Greening Standing Rock

Photo by Brooke Anderson | Survival Media Agency
Petition

#GreenTheRez: Support Energy Sovereignty for Standing Rock!

I stand with Standing Rock as its citizens lead on renewable energy.

Sustaining the Sacred

The injustices perpetrated against the Lakota and their lands during the peaceful and prayerful resistance to the Dakota Access pipeline led us to expand our mission. Now we’re working on sustainable solutions for the climate and the Lakota. It’s time for Standing Rock and the Dakotas to implement alternatives to fossil fuels. Through our efforts to #GreenTheRez, we aim to promote energy independence on Standing Rock and a renewable energy blueprint for other tribal nations to follow.

Power of Partnership

LPLP organizer Phyllis Young goes to the Massachusetts Institute of Technology to network with luminaries who can help #GreenTheRez. Phyllis and Chase Iron Eyes discuss the power that partnerships with MIT, tribal leadership, and LPLP supporters like you give to the movement for energy sovereignty at Standing Rock.

Update: Standing Rock #GreenTheRez Campaign—12,000 petitions and counting!

Standing Rock is the third poorest community in the United States, and yet its people pay some of the highest electricity rates in the Dakotas. Watch this video to learn about progress in our campaign to #GreenTheRez and gain energy sovereignty for Standing Rock!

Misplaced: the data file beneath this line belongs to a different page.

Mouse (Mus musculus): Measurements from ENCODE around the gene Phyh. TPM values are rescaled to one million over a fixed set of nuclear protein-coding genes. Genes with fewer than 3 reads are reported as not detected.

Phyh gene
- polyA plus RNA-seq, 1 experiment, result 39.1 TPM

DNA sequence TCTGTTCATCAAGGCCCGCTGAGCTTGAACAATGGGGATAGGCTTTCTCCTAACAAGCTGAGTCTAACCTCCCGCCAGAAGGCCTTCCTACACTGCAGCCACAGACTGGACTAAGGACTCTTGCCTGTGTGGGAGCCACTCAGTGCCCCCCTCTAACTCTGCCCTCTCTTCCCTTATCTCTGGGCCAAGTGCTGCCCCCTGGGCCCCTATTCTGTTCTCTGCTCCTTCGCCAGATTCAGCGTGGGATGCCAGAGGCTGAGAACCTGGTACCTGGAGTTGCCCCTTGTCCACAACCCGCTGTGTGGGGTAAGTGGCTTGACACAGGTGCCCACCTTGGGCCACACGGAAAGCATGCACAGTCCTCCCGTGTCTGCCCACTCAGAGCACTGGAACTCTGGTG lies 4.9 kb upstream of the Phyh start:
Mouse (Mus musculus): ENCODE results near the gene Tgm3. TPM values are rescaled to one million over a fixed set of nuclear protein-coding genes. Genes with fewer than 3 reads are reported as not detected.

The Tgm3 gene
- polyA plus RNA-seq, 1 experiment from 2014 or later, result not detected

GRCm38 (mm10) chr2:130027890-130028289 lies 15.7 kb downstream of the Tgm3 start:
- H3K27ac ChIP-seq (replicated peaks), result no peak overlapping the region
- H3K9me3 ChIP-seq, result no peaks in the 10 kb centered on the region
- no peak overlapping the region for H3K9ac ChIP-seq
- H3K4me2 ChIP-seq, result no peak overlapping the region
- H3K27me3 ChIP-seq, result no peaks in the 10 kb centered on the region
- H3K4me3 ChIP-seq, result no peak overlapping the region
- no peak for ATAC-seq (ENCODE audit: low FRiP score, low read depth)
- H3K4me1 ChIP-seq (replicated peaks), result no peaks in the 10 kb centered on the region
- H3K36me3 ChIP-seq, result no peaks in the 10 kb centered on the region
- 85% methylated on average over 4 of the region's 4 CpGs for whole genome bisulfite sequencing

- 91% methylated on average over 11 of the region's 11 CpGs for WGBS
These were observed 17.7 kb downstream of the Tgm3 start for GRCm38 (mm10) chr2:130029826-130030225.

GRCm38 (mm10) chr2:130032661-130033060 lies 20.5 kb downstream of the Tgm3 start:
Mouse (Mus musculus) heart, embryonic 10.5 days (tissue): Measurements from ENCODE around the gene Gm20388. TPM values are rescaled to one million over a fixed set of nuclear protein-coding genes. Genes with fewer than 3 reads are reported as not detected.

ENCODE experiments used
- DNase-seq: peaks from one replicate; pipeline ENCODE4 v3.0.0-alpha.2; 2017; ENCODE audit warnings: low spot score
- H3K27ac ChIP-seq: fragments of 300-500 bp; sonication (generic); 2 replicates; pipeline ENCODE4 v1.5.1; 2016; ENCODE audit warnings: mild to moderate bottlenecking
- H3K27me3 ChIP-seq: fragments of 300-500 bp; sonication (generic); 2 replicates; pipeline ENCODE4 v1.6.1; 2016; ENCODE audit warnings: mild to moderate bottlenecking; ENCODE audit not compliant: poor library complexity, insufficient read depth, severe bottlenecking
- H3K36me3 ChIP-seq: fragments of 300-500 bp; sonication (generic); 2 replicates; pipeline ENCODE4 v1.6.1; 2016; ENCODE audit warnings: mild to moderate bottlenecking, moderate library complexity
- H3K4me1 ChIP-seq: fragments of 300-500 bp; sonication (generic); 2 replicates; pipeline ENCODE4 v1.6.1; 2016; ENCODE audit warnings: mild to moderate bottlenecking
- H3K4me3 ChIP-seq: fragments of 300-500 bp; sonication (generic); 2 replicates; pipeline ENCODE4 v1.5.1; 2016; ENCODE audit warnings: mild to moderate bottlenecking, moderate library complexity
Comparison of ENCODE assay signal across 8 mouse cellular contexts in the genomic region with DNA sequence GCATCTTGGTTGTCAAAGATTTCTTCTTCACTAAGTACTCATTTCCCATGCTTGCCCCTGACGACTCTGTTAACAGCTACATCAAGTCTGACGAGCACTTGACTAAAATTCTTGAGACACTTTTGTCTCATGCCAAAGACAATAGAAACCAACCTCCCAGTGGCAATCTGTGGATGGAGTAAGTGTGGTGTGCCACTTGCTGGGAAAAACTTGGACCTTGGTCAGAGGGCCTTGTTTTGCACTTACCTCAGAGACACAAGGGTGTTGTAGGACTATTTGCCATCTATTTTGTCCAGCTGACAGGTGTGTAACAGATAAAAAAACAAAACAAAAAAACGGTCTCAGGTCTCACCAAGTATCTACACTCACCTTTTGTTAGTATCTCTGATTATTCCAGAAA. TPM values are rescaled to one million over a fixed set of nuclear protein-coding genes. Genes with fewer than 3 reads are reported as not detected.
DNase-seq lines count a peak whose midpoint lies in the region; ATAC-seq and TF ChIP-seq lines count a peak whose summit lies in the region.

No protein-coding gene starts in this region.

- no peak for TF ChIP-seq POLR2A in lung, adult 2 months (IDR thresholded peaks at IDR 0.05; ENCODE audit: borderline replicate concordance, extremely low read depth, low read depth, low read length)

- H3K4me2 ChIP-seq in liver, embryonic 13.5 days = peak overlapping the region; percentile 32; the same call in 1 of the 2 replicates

#GreenTheRez

LPLP launches campaign to support energy independence for Standing Rock and sustainable solutions that can make the Dakotas greener and cleaner. Statewide renewable standards and incentives for green projects can move the Dakotas, which still rely on coal for 70 percent of their energy, away from dependence on fossil fuels.

Standing Rock Energy Summit

The MIT SOLVE program, Sitting Bull College and the Standing Rock Sioux Tribe partner to bring together renewable energy advocates and tribal leaders to discuss the continuing legacy of the NoDAPL protest. 

Native Communities Look to a Renewable Future

The Native American movement for clean energy gains momentum following executive branch fossil fuel approvals.

The Standing Rock Sioux Tribe wins the first Henry Wallace Award for its #NoDAPL stand and hopes to use the award money to invest in renewable infrastructure. 

Environmental Review of DAPL Ruled Insufficient

US District Court Judge James Boasberg rules that the environmental review of the Dakota Access pipeline (DAPL) is insufficient and must be reconsidered. It does not halt the flow of oil, but the ruling finds that the Army Corps of Engineers did not evaluate environmental justice in their approval of the pipeline.

This is a limited victory in the fight to protect clean water and Lakota sovereignty, but DAPL should still receive a full Environmental Impact Statement. 

DAPL Moved to Standing Rock

In an effort to protect the city's water, the Dakota Access pipeline is rerouted away from Bismarck to cross the Missouri River near the Standing Rock Sioux Reservation. The move violates Lakota treaty rights and threatens Standing Rock’s water supply instead.